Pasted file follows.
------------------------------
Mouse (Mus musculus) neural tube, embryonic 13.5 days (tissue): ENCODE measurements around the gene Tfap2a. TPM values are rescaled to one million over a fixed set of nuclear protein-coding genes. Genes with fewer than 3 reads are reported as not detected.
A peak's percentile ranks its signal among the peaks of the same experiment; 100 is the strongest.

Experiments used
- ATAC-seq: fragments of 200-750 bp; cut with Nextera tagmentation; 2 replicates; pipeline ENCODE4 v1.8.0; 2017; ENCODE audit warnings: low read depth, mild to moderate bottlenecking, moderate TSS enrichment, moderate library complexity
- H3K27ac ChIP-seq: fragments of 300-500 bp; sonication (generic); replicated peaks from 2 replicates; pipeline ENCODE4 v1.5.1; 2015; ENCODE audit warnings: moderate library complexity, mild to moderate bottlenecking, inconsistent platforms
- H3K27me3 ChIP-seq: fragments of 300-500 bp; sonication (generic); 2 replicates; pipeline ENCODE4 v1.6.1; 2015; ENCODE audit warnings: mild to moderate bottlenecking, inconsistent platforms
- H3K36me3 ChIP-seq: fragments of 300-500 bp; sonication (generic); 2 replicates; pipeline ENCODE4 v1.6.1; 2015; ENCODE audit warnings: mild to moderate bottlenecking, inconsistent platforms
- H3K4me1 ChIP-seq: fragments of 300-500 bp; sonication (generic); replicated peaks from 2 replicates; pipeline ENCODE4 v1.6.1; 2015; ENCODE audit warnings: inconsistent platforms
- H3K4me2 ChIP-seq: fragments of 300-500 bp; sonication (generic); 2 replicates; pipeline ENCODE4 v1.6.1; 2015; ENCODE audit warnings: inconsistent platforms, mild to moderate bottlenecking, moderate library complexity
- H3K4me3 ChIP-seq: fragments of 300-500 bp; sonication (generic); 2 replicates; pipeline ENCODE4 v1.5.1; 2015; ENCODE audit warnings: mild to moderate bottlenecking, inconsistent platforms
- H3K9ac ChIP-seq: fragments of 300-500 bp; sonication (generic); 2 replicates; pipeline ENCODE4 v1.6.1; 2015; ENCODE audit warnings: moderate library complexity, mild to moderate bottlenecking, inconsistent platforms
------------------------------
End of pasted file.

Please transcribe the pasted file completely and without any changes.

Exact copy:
Mouse (Mus musculus) neural tube, embryonic 13.5 days (tissue): ENCODE measurements around the gene Tfap2a. TPM values are rescaled to one million over a fixed set of nuclear protein-coding genes. Genes with fewer than 3 reads are reported as not detected.
A peak's percentile ranks its signal among the peaks of the same experiment; 100 is the strongest.

Experiments used
- ATAC-seq: fragments of 200-750 bp; cut with Nextera tagmentation; 2 replicates; pipeline ENCODE4 v1.8.0; 2017; ENCODE audit warnings: low read depth, mild to moderate bottlenecking, moderate TSS enrichment, moderate library complexity
- H3K27ac ChIP-seq: fragments of 300-500 bp; sonication (generic); replicated peaks from 2 replicates; pipeline ENCODE4 v1.5.1; 2015; ENCODE audit warnings: moderate library complexity, mild to moderate bottlenecking, inconsistent platforms
- H3K27me3 ChIP-seq: fragments of 300-500 bp; sonication (generic); 2 replicates; pipeline ENCODE4 v1.6.1; 2015; ENCODE audit warnings: mild to moderate bottlenecking, inconsistent platforms
- H3K36me3 ChIP-seq: fragments of 300-500 bp; sonication (generic); 2 replicates; pipeline ENCODE4 v1.6.1; 2015; ENCODE audit warnings: mild to moderate bottlenecking, inconsistent platforms
- H3K4me1 ChIP-seq: fragments of 300-500 bp; sonication (generic); replicated peaks from 2 replicates; pipeline ENCODE4 v1.6.1; 2015; ENCODE audit warnings: inconsistent platforms
- H3K4me2 ChIP-seq: fragments of 300-500 bp; sonication (generic); 2 replicates; pipeline ENCODE4 v1.6.1; 2015; ENCODE audit warnings: inconsistent platforms, mild to moderate bottlenecking, moderate library complexity
- H3K4me3 ChIP-seq: fragments of 300-500 bp; sonication (generic); 2 replicates; pipeline ENCODE4 v1.5.1; 2015; ENCODE audit warnings: mild to moderate bottlenecking, inconsistent platforms
- H3K9ac ChIP-seq: fragments of 300-500 bp; sonication (generic); 2 replicates; pipeline ENCODE4 v1.6.1; 2015; ENCODE audit warnings: moderate library complexity, mild to moderate bottlenecking, inconsistent platforms